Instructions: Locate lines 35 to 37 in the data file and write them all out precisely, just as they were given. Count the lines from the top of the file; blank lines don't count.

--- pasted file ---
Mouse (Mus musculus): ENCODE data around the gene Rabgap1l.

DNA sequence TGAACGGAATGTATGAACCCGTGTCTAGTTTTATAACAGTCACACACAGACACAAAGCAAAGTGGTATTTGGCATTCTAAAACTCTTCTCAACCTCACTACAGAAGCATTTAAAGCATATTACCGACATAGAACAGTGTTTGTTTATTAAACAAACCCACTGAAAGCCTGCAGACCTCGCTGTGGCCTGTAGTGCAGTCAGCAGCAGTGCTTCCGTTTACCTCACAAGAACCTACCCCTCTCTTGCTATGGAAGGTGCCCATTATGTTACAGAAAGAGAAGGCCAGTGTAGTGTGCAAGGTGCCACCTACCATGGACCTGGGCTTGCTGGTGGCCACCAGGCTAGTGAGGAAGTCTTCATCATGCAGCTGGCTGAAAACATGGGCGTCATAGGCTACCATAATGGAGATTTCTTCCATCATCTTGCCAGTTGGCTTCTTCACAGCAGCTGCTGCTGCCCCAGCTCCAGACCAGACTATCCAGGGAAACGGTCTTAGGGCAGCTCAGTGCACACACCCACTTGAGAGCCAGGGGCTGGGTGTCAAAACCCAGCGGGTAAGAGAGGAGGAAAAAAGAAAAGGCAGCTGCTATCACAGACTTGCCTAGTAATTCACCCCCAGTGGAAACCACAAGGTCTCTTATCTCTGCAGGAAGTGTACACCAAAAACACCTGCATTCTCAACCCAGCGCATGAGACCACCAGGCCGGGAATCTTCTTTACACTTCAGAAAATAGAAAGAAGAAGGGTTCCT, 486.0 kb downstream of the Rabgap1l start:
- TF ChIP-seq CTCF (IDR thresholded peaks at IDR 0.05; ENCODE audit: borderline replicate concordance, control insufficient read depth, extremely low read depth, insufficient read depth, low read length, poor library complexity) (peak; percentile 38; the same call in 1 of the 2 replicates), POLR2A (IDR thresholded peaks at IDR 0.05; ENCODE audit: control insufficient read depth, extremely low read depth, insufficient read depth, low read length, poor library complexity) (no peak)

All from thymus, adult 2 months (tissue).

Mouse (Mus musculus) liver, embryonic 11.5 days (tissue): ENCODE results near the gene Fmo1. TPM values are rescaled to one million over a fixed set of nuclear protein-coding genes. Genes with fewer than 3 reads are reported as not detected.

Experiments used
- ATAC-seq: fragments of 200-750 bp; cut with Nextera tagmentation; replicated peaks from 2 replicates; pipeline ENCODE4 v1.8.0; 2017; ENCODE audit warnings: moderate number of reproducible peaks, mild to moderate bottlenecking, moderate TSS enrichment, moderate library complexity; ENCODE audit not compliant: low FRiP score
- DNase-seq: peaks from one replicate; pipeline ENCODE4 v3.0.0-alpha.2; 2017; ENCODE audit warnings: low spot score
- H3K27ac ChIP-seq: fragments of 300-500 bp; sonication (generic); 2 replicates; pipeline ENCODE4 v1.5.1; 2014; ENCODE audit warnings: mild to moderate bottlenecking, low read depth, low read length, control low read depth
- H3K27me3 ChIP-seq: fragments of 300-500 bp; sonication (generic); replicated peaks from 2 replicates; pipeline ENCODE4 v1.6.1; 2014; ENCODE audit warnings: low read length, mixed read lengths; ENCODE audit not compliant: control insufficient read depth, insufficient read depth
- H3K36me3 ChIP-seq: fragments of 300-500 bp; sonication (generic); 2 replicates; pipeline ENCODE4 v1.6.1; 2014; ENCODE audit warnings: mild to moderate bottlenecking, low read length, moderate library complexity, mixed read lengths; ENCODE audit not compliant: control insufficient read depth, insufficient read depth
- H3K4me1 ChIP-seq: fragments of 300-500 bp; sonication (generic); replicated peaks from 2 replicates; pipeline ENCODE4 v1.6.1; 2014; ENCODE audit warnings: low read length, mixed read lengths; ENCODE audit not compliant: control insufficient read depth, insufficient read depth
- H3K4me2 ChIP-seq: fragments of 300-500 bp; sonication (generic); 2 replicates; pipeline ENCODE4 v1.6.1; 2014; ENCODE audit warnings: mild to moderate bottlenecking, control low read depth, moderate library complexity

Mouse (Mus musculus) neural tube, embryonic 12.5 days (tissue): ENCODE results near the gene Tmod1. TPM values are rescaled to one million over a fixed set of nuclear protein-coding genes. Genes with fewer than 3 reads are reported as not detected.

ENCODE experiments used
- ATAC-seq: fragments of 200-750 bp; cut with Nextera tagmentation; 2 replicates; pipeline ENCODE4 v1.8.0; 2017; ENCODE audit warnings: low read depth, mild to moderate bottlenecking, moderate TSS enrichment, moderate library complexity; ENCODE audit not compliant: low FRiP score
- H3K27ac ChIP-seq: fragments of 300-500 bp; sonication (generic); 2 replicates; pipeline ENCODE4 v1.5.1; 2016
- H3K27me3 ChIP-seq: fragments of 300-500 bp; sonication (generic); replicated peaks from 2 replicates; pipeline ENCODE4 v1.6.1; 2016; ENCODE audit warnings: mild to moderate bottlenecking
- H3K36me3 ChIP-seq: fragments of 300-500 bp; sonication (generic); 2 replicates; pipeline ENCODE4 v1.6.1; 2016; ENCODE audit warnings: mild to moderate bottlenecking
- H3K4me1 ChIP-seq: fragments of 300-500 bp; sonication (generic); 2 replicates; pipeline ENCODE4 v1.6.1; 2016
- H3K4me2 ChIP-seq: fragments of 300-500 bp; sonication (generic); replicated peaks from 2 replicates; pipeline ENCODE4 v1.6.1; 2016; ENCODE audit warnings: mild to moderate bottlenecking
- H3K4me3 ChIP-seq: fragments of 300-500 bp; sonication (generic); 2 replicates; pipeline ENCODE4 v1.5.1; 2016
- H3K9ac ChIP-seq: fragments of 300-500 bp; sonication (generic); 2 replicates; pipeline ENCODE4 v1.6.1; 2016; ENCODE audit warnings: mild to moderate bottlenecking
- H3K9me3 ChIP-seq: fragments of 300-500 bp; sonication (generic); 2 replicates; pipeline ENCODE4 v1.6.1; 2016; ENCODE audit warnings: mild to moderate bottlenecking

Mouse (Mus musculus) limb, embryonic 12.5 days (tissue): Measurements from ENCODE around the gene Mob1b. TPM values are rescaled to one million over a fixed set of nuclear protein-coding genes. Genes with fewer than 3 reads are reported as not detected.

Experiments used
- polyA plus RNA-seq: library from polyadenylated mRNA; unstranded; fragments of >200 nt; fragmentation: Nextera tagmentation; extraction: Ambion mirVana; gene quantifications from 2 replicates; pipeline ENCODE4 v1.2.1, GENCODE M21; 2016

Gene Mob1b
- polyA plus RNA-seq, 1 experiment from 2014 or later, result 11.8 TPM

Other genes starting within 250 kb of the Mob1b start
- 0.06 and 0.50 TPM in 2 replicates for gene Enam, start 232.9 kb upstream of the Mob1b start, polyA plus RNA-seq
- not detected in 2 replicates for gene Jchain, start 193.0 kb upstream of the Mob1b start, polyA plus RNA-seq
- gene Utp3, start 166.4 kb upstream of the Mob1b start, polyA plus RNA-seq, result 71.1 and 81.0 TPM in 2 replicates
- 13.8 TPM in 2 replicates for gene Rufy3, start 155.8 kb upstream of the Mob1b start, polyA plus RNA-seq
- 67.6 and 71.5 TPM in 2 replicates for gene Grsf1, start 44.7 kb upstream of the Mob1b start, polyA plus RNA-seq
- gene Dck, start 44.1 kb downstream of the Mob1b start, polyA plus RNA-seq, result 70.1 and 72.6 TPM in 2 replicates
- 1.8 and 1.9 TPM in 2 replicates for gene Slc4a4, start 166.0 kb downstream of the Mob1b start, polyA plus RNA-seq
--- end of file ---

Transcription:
- 67.6 and 71.5 TPM in 2 replicates for gene Grsf1, start 44.7 kb upstream of the Mob1b start, polyA plus RNA-seq
- gene Dck, start 44.1 kb downstream of the Mob1b start, polyA plus RNA-seq, result 70.1 and 72.6 TPM in 2 replicates
- 1.8 and 1.9 TPM in 2 replicates for gene Slc4a4, start 166.0 kb downstream of the Mob1b start, polyA plus RNA-seq